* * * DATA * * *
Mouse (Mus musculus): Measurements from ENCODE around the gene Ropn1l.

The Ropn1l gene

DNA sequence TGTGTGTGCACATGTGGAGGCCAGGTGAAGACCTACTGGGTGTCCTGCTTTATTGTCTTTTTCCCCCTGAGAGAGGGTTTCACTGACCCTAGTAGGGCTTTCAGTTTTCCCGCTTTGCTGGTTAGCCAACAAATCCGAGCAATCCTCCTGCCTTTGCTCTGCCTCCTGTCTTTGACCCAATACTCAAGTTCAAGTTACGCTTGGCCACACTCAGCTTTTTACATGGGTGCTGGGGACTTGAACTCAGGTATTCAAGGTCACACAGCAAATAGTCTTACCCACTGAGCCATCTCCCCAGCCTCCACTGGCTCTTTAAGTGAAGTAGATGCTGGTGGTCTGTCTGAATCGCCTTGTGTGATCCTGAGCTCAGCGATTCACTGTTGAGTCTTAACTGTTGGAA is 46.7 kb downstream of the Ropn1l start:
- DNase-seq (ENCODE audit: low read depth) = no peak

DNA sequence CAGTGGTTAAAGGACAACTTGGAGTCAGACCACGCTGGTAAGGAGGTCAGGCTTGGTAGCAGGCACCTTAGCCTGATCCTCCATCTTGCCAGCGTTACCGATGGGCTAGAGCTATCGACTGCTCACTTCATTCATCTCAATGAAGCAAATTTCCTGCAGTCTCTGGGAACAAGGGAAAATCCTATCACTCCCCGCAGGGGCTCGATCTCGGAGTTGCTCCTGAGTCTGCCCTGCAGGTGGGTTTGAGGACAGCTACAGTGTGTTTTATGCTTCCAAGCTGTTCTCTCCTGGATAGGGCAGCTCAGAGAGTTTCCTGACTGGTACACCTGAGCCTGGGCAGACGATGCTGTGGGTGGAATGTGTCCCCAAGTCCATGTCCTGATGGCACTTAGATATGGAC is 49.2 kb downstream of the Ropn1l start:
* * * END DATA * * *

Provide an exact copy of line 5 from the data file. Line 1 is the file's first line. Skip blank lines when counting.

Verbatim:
DNA sequence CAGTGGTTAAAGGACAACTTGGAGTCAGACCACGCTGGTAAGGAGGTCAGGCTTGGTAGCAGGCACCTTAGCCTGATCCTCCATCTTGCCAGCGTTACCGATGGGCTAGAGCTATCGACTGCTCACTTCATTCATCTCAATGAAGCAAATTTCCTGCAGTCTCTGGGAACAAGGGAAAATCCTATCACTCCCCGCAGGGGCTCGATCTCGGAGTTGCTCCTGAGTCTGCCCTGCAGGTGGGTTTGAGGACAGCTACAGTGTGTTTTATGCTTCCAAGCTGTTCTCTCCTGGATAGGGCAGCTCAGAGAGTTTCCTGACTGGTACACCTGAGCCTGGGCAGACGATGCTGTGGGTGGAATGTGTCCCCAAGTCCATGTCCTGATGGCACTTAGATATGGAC is 49.2 kb downstream of the Ropn1l start: